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Shifting committee structures is a good idea

Proposals to expand the number of county board members serving on some committees is a good idea that should be implemented.

A fundamental part of American democracy is that having more voices and viewpoints involved in decision making is better than having fewer. The challenge is finding the balance between having adequate representation and having an unworkable number of people unable to accomplish anything. This is especially true of government committees.

The government of Taylor County is run by committees — 45 of them to be exact. This is an impressively large number of committees for a county board of just 17 people.

These standing committees deal with everything from the commission on aging to zoning and land use planning. Many of the committees provide oversight to specific areas of government with the members becoming experts on those areas.

Under Taylor County’s system, the committees have significant independent power to make decisions for their departments and set policy. These policies and decisions, in turn, impact everyone in county government and to some extent all county residents and taxpayers.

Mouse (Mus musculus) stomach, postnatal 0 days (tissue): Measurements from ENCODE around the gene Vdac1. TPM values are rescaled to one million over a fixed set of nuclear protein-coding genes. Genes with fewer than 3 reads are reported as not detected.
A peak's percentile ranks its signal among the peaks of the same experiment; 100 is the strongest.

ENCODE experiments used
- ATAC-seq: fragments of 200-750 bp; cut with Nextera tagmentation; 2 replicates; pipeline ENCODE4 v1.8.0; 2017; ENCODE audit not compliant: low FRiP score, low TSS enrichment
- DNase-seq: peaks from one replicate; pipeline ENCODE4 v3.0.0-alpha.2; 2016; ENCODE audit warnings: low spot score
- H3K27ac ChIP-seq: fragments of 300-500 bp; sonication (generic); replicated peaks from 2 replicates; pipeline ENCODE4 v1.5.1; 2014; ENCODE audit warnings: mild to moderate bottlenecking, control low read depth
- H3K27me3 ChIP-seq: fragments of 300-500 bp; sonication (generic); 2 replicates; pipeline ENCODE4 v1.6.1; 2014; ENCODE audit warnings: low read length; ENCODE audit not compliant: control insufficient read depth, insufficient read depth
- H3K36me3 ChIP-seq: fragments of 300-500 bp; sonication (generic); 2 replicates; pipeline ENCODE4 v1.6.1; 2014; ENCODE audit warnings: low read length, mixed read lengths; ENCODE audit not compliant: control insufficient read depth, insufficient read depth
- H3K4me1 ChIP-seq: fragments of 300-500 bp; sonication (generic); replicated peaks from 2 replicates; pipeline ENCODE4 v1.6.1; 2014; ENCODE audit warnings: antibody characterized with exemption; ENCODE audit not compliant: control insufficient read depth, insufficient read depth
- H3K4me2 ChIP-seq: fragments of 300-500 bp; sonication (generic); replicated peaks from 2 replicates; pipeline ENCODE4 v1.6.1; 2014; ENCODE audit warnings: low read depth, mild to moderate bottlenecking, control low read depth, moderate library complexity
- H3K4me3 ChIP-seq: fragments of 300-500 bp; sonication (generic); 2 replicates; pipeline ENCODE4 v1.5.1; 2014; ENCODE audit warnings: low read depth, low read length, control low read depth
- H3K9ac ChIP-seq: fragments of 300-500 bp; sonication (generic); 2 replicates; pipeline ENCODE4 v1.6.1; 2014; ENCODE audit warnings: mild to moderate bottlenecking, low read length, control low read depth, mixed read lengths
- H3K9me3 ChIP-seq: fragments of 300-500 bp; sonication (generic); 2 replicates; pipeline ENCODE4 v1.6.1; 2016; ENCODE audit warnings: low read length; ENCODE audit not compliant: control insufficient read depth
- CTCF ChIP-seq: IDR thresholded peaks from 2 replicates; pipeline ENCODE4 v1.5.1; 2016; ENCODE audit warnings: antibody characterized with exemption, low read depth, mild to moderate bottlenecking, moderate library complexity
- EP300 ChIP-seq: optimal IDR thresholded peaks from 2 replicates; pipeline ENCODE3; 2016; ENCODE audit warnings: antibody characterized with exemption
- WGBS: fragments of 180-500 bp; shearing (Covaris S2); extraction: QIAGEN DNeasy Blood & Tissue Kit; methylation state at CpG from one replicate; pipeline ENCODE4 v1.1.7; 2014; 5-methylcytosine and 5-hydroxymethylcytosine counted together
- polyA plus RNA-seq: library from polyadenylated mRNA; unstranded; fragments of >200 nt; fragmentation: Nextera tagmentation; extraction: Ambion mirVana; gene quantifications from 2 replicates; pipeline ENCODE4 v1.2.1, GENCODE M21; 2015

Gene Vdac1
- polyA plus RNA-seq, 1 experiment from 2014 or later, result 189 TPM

There has been concern raised by some on the county board that unless you are on one of the powerful committees, your voice and views don’t really count and, by extension, neither do the voices of your constituents. This is a debatable point, because any member of the board can attend any meeting they want to, yet the perception remains.

Supervisor Lester Lewis has worked to change this perception by bringing more people to the table in a very literal sense. He has proposed plans to change the remaining three-member county committees to be five person committees.

This is a good move. A five person committee is still a very workable group, but also provides more opportunities for new viewpoints and opinions.

Along with this, the county’s rules committee last week suggested merging the finance and personnel committees into one seven-member body. Considering the amount of overlap between these two committees in decision making and membership, merging the two committees makes a lot of practical sense. It would also lead to improved efficiency as decisions on positions and payrolls would not need to go through two separate committees.

It is impractical for every county board member to weigh in for every routine decision. That said, the county board must also work to check the assumed or granted authority of any committee to take actions which could negatively impact the whole county.

Expanding committee sizes and combining committees of similar focus, such as finance and personnel, would serve to maintain the balance between workability and ensuring as many people as possible are involved in decision making.